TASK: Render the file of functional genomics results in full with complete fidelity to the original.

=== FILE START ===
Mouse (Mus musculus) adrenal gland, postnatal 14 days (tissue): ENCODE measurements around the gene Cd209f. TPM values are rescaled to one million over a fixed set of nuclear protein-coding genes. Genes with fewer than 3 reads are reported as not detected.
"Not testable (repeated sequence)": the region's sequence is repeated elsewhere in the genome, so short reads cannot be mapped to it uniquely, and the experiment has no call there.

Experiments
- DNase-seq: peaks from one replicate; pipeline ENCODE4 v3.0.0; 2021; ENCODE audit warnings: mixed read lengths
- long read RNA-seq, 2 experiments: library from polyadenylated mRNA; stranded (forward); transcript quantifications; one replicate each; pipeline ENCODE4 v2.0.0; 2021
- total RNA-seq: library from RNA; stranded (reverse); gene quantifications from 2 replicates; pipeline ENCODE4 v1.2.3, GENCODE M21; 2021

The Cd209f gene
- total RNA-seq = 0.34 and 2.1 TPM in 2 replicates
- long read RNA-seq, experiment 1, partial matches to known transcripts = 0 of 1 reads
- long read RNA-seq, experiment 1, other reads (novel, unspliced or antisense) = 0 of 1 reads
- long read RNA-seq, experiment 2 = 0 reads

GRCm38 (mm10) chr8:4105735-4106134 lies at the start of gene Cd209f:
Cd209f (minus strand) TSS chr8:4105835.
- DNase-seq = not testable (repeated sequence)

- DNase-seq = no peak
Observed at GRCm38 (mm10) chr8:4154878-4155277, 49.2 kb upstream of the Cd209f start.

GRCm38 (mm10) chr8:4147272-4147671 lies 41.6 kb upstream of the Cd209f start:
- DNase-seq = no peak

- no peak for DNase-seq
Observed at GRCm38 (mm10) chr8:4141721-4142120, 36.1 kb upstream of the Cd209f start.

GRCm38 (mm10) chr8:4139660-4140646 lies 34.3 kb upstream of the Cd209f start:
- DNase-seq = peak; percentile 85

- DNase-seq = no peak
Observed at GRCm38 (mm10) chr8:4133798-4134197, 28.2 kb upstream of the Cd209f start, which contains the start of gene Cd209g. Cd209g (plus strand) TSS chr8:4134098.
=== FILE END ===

Mouse (Mus musculus) adrenal gland, postnatal 14 days (tissue): ENCODE measurements around the gene Cd209f. TPM values are rescaled to one million over a fixed set of nuclear protein-coding genes. Genes with fewer than 3 reads are reported as not detected.
"Not testable (repeated sequence)": the region's sequence is repeated elsewhere in the genome, so short reads cannot be mapped to it uniquely, and the experiment has no call there.

Experiments
- DNase-seq: peaks from one replicate; pipeline ENCODE4 v3.0.0; 2021; ENCODE audit warnings: mixed read lengths
- long read RNA-seq, 2 experiments: library from polyadenylated mRNA; stranded (forward); transcript quantifications; one replicate each; pipeline ENCODE4 v2.0.0; 2021
- total RNA-seq: library from RNA; stranded (reverse); gene quantifications from 2 replicates; pipeline ENCODE4 v1.2.3, GENCODE M21; 2021

The Cd209f gene
- total RNA-seq = 0.34 and 2.1 TPM in 2 replicates
- long read RNA-seq, experiment 1, partial matches to known transcripts = 0 of 1 reads
- long read RNA-seq, experiment 1, other reads (novel, unspliced or antisense) = 0 of 1 reads
- long read RNA-seq, experiment 2 = 0 reads

GRCm38 (mm10) chr8:4105735-4106134 lies at the start of gene Cd209f:
Cd209f (minus strand) TSS chr8:4105835.
- DNase-seq = not testable (repeated sequence)

- DNase-seq = no peak
Observed at GRCm38 (mm10) chr8:4154878-4155277, 49.2 kb upstream of the Cd209f start.

GRCm38 (mm10) chr8:4147272-4147671 lies 41.6 kb upstream of the Cd209f start:
- DNase-seq = no peak

- no peak for DNase-seq
Observed at GRCm38 (mm10) chr8:4141721-4142120, 36.1 kb upstream of the Cd209f start.

GRCm38 (mm10) chr8:4139660-4140646 lies 34.3 kb upstream of the Cd209f start:
- DNase-seq = peak; percentile 85

- DNase-seq = no peak
Observed at GRCm38 (mm10) chr8:4133798-4134197, 28.2 kb upstream of the Cd209f start, which contains the start of gene Cd209g. Cd209g (plus strand) TSS chr8:4134098.